Hints for getting rid of SMI interrupts on x86

   1) Use PS/2 mouse and keyboard,
   2) Disable USB mouse and keyboard in BIOS,
   3) Compile an ACPI-enabled Kernel.
   4) Disable TCO timer generation of SMIs (TCO_EN bit in the SMI_EN register).

The latency should drop to ~10us permanently, at the expense of not being able to use the i8xx_tco watchdog.

One user of RTAI reported: In all cases, do not boot the computer with the USB flash stick plugged in. The latency will raise to 500us if you do so. Connecting and using the USB stick later does no harm, however.

Do not ever disable the SMI interrupts globally. Disabling SMI may cause serious harm to your computer. On P4 systems you can burn your CPU to death, when SMI is disabled. SMIs are also used to fix up chip bugs, so certain components may not work as expected when SMI is disabled. So, be very sure you know what you are doing before disabling any SMI interrupt.

Latencies caused by Page-faults

There are 2 types of page-faults, major and minor pagefaults. Minor pagefaults are handled without IO accesses. Major page-faults are page-faults that are handled by means of IO activity. The Linux page swapping mechanism can swap code pages of an application to disk, it will take a long time to swap those pages back into RAM. If such a page belongs to the realtime process, latencies are hugely increased. Page-faults are therefore dangerous for RT applications and need to be prevented.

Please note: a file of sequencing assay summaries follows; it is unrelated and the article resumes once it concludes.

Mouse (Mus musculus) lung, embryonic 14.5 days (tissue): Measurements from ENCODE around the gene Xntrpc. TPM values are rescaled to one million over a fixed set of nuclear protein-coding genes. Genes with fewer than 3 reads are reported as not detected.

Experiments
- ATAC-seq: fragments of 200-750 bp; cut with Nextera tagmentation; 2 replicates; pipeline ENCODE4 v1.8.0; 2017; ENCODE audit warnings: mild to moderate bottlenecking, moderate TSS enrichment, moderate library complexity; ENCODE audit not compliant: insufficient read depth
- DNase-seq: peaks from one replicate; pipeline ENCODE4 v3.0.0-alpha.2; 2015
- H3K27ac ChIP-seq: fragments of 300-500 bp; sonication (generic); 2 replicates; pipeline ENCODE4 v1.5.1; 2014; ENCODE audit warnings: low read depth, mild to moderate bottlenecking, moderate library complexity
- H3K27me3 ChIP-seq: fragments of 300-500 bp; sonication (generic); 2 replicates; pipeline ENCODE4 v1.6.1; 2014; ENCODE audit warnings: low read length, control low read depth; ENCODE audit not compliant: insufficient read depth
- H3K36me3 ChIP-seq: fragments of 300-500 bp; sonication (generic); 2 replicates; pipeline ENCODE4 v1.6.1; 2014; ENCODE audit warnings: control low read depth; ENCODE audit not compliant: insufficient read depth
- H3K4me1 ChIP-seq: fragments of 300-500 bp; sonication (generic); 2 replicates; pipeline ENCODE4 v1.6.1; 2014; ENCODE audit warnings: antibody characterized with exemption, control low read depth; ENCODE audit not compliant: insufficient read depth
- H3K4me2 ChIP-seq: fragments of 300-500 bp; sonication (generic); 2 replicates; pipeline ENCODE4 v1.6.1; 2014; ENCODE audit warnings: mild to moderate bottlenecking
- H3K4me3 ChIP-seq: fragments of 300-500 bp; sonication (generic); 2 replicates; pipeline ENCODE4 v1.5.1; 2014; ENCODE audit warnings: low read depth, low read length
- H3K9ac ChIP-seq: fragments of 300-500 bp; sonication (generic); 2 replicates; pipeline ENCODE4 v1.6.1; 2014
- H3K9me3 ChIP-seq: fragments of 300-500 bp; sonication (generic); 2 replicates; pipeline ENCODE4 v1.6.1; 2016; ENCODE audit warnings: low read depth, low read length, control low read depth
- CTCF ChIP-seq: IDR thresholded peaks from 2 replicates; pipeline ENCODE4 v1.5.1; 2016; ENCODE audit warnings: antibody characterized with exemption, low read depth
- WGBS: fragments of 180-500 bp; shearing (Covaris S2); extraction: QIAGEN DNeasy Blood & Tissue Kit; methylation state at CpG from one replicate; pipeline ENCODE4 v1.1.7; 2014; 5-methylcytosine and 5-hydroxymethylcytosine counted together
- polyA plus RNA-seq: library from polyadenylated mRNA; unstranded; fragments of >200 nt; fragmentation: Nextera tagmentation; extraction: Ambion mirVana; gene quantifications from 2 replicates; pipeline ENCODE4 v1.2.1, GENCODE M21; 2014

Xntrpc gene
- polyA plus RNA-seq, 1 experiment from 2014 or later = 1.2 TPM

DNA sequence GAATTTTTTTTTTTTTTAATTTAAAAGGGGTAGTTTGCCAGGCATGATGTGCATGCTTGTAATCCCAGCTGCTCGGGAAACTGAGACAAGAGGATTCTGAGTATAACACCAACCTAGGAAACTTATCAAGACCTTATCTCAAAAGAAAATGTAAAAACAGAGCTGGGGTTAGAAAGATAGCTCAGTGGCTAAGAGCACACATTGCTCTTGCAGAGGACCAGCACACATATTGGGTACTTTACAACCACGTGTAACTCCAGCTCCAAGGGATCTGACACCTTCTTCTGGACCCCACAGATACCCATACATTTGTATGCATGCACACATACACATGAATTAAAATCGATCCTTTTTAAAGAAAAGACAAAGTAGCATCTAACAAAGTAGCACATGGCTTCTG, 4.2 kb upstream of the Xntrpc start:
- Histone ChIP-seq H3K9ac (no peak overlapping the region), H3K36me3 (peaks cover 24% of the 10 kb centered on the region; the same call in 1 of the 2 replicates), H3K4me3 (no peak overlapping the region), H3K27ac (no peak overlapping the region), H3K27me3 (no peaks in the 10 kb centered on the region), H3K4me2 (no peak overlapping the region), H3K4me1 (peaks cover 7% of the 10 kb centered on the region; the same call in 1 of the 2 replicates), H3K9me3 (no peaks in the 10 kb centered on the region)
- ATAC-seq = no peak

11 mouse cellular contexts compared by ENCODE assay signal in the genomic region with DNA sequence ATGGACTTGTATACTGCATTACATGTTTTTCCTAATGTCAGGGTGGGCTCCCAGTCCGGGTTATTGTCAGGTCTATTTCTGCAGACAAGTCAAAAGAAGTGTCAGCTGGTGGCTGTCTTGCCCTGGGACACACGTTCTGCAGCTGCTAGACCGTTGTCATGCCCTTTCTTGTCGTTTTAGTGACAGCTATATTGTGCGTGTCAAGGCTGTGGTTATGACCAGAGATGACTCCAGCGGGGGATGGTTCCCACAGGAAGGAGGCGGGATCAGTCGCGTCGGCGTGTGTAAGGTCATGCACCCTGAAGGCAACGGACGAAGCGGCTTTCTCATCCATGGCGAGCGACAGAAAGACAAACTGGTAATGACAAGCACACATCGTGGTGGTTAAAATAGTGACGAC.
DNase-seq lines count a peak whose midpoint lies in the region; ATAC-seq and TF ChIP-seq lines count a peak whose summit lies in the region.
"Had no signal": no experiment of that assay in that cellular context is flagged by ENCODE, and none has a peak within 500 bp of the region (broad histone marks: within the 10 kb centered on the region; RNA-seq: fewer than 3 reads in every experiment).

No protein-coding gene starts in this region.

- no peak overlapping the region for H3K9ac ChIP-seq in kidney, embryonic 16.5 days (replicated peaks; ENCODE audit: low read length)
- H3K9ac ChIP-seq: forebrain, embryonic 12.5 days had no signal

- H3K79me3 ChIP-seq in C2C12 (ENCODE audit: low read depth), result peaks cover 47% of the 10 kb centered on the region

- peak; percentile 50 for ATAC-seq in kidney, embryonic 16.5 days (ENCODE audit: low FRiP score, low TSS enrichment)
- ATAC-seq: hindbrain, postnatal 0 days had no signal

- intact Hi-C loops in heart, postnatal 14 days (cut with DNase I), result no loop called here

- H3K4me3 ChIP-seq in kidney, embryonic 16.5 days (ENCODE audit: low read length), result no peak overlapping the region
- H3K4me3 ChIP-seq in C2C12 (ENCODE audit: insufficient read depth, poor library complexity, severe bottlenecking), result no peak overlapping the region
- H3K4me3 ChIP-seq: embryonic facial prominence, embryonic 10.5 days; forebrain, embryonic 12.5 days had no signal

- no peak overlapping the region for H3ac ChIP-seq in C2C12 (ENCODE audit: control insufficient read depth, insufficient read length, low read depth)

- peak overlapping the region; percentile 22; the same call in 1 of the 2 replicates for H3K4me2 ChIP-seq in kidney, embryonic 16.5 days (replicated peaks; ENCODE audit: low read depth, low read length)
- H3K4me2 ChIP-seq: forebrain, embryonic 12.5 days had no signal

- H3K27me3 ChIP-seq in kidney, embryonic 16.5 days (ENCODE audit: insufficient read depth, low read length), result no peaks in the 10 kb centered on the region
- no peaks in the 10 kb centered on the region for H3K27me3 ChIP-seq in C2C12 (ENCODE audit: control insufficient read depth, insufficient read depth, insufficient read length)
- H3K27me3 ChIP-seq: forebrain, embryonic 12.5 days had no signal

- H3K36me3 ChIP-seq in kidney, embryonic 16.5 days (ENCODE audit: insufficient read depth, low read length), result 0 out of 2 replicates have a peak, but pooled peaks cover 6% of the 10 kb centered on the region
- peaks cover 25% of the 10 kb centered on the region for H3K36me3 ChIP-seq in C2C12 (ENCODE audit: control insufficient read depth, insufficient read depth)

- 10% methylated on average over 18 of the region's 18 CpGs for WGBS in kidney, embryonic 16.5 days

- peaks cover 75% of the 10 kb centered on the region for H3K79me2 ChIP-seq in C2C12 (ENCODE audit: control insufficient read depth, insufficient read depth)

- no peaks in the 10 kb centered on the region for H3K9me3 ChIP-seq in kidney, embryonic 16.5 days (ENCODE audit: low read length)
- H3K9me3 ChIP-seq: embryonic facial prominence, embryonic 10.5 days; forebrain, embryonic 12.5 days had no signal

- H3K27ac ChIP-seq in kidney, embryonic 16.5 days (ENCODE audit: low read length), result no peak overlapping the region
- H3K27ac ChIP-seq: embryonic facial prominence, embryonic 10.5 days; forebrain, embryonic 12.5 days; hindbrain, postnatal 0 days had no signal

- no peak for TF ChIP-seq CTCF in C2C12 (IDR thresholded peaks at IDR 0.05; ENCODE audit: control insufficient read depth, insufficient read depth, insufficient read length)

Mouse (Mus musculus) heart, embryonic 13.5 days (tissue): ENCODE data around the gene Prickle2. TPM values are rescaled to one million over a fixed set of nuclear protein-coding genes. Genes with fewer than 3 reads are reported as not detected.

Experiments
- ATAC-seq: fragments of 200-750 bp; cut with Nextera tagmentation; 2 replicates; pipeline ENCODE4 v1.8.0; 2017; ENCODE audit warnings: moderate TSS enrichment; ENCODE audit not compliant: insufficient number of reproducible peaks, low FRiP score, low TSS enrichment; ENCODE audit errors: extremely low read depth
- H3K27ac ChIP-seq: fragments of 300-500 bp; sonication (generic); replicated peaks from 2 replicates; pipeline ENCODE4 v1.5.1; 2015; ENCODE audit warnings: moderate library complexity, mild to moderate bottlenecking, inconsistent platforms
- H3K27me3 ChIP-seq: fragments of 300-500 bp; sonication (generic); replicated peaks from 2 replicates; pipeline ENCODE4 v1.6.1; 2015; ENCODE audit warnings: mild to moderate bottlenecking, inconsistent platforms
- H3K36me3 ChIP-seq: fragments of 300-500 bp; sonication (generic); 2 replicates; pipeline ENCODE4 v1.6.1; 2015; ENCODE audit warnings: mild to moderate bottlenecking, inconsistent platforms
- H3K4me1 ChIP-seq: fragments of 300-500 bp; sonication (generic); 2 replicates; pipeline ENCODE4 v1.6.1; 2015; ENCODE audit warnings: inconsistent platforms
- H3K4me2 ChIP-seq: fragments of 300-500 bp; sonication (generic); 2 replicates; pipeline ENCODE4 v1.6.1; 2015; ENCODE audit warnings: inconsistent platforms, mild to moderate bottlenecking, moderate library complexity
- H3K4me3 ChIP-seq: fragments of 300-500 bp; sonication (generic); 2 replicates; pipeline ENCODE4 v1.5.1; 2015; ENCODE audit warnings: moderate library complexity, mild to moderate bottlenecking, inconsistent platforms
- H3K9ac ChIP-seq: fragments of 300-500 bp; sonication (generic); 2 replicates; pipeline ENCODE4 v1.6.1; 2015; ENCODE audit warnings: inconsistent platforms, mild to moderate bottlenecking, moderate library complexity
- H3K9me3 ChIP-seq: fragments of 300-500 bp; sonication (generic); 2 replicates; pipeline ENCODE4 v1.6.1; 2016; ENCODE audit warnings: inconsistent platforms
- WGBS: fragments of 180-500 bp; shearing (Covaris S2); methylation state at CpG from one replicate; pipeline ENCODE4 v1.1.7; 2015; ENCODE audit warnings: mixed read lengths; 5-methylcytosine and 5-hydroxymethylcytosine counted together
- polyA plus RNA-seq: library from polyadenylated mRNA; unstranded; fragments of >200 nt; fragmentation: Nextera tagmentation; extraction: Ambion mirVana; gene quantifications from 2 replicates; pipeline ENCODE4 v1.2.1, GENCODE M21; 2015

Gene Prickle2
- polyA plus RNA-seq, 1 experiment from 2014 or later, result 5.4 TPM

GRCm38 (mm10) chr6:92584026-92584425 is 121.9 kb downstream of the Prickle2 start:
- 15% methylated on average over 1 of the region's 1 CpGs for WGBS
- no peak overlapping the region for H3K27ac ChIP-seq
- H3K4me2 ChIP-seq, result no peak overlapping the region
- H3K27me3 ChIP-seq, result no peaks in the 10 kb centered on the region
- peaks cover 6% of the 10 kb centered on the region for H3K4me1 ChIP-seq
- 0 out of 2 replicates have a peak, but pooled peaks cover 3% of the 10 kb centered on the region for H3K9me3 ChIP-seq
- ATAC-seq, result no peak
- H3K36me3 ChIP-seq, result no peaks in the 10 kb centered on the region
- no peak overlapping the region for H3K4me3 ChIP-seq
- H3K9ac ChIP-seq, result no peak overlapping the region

If there is no Swap space being used and no other applications stress the memory boundaries, then there is probably enough free RAM ready for the RT application to be used. In this case the RT-application will likely only run into minor pagefaults, which cause relatively small latencies. Notice that pagefaults of one application cannot interfere the RT-behavior of another application.

During startup a RT-application will always experience a lot of pagefaults. These cannot be prevented. In fact, this startup period must be used to claim and lock enough memory for the RT-process in RAM. This must be done in such a way that when the application needs to expose its RT capabilities, pagefaults do not occur any more.

This can be done by taking care of the following during the initial startup phase:

  • Call directly from the main() entry the mlockall() call.
  • Create all threads at startup time of the application. Never start threads dynamically during RT show time, this will ruin RT behaviour.
  • Reserve a pool of memory to do new/delete or malloc/free in, if you require dynamic memory allocation.
  • Never use system calls that are known to generate pagefaults, like system calls that allocate memory inside the kernel.

There are several examples that show the several aspects of preventing page-faults. It depends on the your requirements which suits best for your purpose.

Global variables and arrays

Global variables and arrays are not part of the binary, but are allocated by the OS at process startup. The virtual memory pages associated to this data is not immediately mapped to physical pages of RAM, meaning that page faults occur on access. It turns out that the mlockall() call forces all global variables and arrays into RAM, meaning that subsequent access to this memory does not result in page faults. As such, using global variables and arrays do not introduce any additional problems for real time applications. You can verify this behaviour using the following program (run as 'root' to allow the mlockall() operation)
Verifying the absence of page faults in global arrays proof

Priority Inheritance Mutex support